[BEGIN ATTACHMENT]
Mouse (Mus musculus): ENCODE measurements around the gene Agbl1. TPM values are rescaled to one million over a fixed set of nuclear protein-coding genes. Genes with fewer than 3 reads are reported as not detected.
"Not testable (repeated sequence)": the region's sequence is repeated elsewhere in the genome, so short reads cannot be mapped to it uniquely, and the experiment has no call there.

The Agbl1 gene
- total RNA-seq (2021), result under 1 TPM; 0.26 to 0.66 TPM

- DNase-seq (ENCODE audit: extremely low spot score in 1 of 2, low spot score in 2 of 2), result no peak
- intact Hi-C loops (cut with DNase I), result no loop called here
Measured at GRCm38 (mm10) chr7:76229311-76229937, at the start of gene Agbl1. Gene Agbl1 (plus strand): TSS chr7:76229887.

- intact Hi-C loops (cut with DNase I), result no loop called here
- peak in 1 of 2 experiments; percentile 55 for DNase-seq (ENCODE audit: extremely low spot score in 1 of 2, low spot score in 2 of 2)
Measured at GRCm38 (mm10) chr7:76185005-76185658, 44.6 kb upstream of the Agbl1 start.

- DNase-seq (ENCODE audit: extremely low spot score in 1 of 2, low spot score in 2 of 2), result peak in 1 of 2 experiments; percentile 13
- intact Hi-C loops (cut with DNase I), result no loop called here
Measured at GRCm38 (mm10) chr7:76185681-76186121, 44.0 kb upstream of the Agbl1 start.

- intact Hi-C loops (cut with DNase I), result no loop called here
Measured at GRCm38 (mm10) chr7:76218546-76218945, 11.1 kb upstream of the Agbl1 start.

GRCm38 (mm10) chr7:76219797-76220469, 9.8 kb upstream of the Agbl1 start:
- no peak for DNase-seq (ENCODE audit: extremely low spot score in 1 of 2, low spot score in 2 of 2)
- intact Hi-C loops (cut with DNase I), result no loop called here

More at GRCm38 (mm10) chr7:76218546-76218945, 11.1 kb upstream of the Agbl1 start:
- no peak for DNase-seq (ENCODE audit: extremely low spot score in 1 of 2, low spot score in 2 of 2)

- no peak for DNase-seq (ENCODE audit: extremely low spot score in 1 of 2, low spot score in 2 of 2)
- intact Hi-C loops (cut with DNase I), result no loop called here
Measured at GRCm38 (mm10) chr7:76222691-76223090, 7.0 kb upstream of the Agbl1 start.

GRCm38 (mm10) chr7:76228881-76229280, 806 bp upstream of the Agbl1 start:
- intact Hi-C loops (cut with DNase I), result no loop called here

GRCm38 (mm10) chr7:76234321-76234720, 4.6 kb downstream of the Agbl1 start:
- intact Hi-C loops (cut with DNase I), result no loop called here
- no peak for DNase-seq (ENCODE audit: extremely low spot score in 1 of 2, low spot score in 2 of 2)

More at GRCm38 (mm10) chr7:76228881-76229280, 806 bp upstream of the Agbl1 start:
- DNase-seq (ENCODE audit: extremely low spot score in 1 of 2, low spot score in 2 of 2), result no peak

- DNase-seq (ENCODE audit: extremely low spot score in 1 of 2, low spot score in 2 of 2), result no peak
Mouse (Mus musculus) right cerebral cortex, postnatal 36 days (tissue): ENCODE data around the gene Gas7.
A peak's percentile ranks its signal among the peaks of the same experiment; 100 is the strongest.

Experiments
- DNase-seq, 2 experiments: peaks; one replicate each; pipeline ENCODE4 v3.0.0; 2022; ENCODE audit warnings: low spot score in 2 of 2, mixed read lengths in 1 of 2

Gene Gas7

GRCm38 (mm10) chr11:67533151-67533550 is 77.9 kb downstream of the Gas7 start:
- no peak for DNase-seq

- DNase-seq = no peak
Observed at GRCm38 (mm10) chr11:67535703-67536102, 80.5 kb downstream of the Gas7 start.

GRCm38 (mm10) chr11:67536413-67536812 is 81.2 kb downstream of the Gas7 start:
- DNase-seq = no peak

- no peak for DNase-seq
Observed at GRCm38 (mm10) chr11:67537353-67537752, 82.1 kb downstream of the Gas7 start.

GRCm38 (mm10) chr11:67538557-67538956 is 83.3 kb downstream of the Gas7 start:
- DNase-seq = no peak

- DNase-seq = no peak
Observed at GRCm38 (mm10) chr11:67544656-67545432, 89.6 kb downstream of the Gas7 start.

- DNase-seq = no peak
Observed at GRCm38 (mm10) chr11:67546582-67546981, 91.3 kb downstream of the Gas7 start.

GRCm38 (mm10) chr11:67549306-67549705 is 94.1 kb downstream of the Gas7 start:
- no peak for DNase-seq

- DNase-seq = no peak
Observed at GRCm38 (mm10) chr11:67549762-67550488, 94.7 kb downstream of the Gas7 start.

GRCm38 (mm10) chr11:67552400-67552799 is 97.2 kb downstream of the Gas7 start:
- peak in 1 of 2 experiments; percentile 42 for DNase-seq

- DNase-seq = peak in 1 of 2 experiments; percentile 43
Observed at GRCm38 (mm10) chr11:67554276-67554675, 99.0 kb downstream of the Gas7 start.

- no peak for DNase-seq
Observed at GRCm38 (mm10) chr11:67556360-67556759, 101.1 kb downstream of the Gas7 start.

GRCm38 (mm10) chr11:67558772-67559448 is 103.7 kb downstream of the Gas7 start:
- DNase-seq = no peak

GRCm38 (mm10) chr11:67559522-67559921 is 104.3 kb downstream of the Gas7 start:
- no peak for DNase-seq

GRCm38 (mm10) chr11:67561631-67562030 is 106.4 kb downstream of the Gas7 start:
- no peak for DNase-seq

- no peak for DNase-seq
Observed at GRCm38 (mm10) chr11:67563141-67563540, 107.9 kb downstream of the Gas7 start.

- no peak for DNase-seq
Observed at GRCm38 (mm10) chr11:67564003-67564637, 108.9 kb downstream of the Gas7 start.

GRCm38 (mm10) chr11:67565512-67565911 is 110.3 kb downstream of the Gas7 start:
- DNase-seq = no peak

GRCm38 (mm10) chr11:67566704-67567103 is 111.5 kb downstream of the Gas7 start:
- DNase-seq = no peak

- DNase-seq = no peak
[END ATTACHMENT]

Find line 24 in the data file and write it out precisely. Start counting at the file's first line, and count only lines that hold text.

GRCm38 (mm10) chr7:76228881-76229280, 806 bp upstream of the Agbl1 start: